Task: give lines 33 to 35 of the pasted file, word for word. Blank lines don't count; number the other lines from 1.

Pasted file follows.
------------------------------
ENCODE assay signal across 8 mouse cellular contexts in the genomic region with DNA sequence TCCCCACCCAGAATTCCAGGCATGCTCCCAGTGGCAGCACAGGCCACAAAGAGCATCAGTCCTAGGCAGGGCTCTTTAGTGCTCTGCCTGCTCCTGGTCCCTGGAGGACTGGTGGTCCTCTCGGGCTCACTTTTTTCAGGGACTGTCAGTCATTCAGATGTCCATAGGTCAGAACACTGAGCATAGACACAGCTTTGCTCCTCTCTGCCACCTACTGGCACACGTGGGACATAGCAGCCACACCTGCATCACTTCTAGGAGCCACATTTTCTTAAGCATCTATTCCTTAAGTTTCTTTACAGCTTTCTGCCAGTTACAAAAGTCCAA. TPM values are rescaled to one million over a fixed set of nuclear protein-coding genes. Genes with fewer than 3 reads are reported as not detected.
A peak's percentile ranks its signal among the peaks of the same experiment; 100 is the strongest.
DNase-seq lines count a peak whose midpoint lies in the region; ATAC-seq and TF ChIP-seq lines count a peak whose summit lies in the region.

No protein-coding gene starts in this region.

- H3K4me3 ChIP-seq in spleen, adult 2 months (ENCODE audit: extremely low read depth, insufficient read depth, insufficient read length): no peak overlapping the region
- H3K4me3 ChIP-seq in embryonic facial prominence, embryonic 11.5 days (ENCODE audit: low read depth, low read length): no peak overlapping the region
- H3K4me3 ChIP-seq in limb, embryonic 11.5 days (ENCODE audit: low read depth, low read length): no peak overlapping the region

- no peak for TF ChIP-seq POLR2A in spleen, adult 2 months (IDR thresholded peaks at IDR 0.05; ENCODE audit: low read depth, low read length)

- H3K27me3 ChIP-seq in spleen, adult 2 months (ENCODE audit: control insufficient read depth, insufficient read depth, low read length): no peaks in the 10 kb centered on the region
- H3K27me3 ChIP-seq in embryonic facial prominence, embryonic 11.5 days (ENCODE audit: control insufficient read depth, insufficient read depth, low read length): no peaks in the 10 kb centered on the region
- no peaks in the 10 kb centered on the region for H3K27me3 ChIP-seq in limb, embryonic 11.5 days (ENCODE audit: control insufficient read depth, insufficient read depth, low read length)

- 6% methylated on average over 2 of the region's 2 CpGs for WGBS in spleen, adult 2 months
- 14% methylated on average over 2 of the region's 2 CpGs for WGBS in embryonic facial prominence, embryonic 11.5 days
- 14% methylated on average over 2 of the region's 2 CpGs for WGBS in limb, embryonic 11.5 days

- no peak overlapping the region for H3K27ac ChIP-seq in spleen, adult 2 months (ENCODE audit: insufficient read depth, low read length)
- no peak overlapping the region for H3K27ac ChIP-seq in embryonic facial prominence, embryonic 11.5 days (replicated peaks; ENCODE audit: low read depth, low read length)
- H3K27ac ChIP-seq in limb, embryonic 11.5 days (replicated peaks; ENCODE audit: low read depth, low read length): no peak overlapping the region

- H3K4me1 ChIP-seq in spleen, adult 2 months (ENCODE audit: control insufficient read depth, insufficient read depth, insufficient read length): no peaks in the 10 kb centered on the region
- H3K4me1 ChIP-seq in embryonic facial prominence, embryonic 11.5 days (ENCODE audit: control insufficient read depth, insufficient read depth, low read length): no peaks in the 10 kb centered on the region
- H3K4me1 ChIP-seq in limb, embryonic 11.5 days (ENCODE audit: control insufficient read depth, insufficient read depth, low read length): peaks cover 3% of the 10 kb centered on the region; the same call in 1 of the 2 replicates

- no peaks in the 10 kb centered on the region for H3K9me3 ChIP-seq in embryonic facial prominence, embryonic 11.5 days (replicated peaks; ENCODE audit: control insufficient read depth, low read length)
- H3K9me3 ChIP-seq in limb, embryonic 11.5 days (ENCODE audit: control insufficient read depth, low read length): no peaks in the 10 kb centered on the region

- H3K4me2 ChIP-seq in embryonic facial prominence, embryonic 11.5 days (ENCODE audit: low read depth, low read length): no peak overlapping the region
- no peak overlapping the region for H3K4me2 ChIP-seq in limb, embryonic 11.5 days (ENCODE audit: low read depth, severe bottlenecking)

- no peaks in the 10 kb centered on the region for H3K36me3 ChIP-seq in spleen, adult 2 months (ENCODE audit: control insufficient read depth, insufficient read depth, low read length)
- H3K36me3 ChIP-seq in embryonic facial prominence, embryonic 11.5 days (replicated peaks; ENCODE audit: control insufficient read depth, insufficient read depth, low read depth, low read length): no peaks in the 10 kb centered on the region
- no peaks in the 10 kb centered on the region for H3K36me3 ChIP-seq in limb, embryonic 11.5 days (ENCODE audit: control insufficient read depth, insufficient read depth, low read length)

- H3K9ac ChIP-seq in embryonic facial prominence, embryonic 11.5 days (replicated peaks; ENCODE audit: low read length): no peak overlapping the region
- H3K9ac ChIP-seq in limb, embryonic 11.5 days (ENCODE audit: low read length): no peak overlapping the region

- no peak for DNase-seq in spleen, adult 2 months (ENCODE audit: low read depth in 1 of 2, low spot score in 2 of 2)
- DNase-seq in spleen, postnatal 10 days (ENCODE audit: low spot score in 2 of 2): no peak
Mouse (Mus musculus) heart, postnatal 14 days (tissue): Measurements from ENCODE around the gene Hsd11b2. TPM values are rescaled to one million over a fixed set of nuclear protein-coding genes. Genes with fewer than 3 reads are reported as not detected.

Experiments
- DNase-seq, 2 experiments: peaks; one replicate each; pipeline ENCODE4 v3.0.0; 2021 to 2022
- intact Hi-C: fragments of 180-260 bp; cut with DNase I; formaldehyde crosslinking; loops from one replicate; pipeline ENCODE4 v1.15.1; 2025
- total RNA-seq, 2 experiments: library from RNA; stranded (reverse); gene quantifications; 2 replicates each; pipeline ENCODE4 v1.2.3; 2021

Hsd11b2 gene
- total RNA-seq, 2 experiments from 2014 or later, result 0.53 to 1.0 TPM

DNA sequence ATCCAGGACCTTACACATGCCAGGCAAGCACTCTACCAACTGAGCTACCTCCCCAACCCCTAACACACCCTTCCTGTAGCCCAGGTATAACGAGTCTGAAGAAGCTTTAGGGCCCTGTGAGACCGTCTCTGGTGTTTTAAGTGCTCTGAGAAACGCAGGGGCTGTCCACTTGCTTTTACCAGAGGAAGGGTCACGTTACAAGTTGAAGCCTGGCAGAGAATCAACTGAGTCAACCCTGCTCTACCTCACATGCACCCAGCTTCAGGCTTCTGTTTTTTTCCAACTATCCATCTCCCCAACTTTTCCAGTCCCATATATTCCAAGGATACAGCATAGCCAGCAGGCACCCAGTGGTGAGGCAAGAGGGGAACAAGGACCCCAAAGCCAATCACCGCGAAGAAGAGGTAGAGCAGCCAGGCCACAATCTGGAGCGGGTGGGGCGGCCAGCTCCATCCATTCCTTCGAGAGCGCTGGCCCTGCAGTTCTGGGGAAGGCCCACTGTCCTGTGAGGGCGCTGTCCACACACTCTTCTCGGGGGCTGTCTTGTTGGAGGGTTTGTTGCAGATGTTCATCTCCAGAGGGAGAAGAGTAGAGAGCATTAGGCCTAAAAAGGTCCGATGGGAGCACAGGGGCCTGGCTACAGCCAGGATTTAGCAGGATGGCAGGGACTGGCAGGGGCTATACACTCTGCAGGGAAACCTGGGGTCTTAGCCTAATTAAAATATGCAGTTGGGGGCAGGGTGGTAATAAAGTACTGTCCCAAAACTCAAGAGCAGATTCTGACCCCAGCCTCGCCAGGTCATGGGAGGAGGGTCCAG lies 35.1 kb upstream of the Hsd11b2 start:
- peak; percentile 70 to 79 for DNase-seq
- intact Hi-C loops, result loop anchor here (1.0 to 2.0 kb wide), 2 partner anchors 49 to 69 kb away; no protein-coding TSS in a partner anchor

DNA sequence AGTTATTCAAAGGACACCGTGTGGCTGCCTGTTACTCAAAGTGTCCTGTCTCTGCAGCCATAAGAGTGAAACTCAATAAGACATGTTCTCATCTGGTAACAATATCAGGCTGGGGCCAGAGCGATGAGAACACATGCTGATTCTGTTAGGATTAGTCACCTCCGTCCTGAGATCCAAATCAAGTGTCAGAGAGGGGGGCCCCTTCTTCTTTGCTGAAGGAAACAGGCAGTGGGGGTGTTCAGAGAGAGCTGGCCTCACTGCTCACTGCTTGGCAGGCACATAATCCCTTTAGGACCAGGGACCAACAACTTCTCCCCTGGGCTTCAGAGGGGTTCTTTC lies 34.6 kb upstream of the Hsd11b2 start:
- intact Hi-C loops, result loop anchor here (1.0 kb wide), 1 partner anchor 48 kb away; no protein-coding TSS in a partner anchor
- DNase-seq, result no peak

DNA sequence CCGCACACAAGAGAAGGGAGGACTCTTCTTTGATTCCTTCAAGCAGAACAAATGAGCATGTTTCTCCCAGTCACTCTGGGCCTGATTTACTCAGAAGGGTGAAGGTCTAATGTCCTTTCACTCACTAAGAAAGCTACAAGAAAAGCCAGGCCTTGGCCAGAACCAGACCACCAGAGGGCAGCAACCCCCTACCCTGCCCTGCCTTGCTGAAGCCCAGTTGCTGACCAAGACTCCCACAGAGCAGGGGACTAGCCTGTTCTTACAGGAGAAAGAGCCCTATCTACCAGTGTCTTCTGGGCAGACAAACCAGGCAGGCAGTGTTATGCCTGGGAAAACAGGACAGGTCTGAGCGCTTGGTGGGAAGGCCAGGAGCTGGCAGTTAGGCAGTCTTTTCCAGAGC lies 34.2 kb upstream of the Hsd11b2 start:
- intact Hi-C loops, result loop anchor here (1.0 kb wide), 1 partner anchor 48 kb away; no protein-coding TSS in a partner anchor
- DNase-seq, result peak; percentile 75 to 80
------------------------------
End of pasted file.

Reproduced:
Experiments
- DNase-seq, 2 experiments: peaks; one replicate each; pipeline ENCODE4 v3.0.0; 2021 to 2022
- intact Hi-C: fragments of 180-260 bp; cut with DNase I; formaldehyde crosslinking; loops from one replicate; pipeline ENCODE4 v1.15.1; 2025